‘Tis the Season

Dance season arrived last week with a vengeance. Suddenly there is just too much to see, too much to choose from! Here are a few of the things I’ve caught around town:

  1. Twyla Tharp at the Joyce
Sara Rudner and Rose Marie Wright in The Raggedy Dances at ANTA Theatre (1972). © William Pierce

 

 

Here’s my review.

2.Anne Teresa De Keersmaeker and Salva Sanchis’s “A Love Supreme,” at New York Live Arts

Rosas in A Love Supreme. Photo by Maria Baranova.

Here’s my review.

3. The New York City Ballet fall gala, with works by Troy Schumacher, Gianna Reisen, Lauren Lovette and Justin Peck

Indiana Woodward in Justin Peck’s Pulcinella Variations. Photo by Paul Kolnik.

Here’s my review. 

New York Highlights

Our Fall Dance Preview, in the New Yorker: Okwui Okpokwasili, Monotones (and a new Mark Morris) at ABT, and Twyla.

 

American Ballet Theatre performs Frederick Ashton’s “Monotones I” and “Monotones II.”Illustration by Eleanor Davis
American Ballet Theatre performs Frederick Ashton’s “Monotones I” and “Monotones II.” Illustration by Eleanor Davis

Paloma in BA

A few weeks ago, Paloma Herrera and I sat down to talk about her training and career, about moving back to Buenos Aires, and about what she thinks has changed in the world of ballet and in the wider culture. Our chat is now up on the DanceTabs website.

Paloma Herrera outside of the Museo de Arte Decorativo. (photo by me)
Paloma Herrera outside of the Museo de Arte Decorativo. (photo by me)

 

 

 

ABT Marks 75 years

Gillian Murphy and Marcelo Gomes in Pillar of Fire. Photo by Marty Sohl.
Gillian Murphy and Marcelo Gomes in Pillar of Fire. Photo by Marty Sohl.

In its first week, the company performs works from its first decade. See my review of two programs here.

Goodbye and Hello

Xiomara Reyes and Sascha Radetsky in Coppélia. Photo by MIRA.
Xiomara Reyes and Sascha Radetsky in Coppélia. Photo by MIRA.

The end of American Ballet Theatre’s spring season brought a trio of farewell performances for the soloists Sascha Radetsky, Yuriko Kajiya, and Jared Matthews. Each led a cast of Coppélia; two were débuts. Quietly, Joseph Gorak also débuted this week as Franz. Recently promoted to soloist, Gorak is a young danseur noble in the making. So it goes in ballet, an art for the young, ambitious, and blindly devoted. Here’s my review for DanceTabs.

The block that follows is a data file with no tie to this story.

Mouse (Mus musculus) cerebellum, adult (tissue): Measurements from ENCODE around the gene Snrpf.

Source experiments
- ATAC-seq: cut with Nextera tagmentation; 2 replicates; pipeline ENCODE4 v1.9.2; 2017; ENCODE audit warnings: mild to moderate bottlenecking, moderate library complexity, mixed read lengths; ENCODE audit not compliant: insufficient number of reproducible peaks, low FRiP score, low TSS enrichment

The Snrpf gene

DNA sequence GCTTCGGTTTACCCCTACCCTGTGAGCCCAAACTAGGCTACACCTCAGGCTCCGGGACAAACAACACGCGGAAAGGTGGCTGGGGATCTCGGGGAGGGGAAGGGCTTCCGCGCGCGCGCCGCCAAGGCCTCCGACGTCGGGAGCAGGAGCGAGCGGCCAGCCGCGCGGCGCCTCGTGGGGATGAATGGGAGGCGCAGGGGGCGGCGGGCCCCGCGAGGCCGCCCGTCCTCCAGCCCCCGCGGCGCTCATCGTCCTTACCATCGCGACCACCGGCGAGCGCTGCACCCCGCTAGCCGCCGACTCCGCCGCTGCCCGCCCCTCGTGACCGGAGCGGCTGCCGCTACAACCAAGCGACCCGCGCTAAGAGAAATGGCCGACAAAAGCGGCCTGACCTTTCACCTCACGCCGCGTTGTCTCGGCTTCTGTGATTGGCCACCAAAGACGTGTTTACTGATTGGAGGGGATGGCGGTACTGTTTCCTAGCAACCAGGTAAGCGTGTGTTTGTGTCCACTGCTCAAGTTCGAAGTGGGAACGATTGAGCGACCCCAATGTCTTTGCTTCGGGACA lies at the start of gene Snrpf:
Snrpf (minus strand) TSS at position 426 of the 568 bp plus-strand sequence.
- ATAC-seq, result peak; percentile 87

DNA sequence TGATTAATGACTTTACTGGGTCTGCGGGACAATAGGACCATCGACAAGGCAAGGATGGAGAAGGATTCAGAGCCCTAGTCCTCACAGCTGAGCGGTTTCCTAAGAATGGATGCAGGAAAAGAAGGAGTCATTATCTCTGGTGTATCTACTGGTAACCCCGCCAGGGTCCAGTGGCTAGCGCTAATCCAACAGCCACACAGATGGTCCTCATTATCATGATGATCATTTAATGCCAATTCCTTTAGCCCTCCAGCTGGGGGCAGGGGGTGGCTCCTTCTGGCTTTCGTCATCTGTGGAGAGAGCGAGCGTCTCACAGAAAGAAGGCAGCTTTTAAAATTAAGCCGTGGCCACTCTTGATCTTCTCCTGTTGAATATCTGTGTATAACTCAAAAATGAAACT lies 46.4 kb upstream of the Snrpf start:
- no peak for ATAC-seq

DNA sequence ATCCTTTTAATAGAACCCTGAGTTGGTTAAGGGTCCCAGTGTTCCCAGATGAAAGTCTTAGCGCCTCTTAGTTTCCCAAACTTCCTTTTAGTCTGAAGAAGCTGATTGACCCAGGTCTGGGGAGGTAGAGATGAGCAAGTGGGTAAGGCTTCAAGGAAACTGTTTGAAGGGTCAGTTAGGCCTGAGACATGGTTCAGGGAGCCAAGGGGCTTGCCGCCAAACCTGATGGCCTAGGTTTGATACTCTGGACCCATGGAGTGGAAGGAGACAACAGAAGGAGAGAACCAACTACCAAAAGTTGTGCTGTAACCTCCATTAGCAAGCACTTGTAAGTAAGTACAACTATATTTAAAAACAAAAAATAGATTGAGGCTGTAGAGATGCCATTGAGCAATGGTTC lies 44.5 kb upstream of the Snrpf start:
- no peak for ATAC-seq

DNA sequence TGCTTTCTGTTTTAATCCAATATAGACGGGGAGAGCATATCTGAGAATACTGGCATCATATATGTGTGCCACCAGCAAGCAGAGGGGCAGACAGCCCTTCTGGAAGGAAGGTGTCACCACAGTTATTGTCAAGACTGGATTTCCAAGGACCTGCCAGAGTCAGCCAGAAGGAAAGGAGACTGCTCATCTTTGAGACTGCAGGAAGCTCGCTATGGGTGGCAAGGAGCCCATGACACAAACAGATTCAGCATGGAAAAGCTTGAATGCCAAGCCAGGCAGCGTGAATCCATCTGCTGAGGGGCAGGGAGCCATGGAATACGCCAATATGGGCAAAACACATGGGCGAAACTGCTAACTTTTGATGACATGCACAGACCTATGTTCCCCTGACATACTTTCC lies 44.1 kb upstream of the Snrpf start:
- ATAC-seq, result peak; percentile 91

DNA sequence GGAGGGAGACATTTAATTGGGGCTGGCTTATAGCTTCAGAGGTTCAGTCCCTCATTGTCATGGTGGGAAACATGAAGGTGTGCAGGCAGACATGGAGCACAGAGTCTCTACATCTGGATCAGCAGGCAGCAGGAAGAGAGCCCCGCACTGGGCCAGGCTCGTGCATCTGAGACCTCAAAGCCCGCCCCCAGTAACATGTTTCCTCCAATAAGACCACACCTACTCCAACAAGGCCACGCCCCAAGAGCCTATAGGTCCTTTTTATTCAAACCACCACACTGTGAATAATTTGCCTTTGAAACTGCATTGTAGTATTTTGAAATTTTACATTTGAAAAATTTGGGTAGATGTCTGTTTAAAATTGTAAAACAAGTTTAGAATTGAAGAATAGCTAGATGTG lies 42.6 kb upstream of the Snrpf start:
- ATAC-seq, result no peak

Radetsky in Fancy Free. Photo by Marty Sohl.
Radetsky in Fancy Free. Photo by Marty Sohl.
Joseph Gorak in Frederick Ashton's Cinderella. Photo by Gene Schiavone.
Joseph Gorak in Frederick Ashton’s Cinderella. Photo by Gene Schiavone.

Ashton in Sarasota

Sarasota Ballet in Frederick Ashton’s Illuminations. © Frank Atura.
Sarasota Ballet in Frederick Ashton’s Illuminations.
© Frank Atura.

I’m just back from the Ashton festival at Sarasota Ballet, a four-day tribute to the choreographer. Under the directorship of Iain Webb, the company has been undergoing a major expansion over the past few years. By any measure, the festival was a big success, with strong performances, expressive dancing, and a powerful sense of style and common purpose.

You can read my review for DanceTabs here.

And a short excerpt: “The advantage of putting all these ballets on the stage in quick succession is that the audience begins to see all sorts of interconnections and motifs running through the works. Thus, in Monotones II (1965), there is an echo of the slow trio near the beginning of Valses Nobles et Sentimentales, in which a woman is slowly revolved by two men and shown from all angles, the center of a slow-moving planetary system.”

Twyla Gets Countrified

I interviewed the members of the old-time string-band Carolina Chocolate Drops as well as Tiler Peck and Robert Fairchild for this piece on Twyla Tharp’s new dance suite set to five of the Drops’ songs.The dance premièred at BAM last week (unfortunately I was out of town). The band has a wonderfully down-home, and yet modern sound, and they’re excellent musicians. Each of them plays several instruments, from fiddle to banjo to various kinds of percussion and jug. Rhiannon Giddens, the informal leader of the group, has a strong, intelligent singing style (she trained as an opera singer). And of course their kind of music is right up Twyla Tharp’s alley.

You can read the piece here.

And here are the Drops in their infectious “Cornbread and Butterbeans”: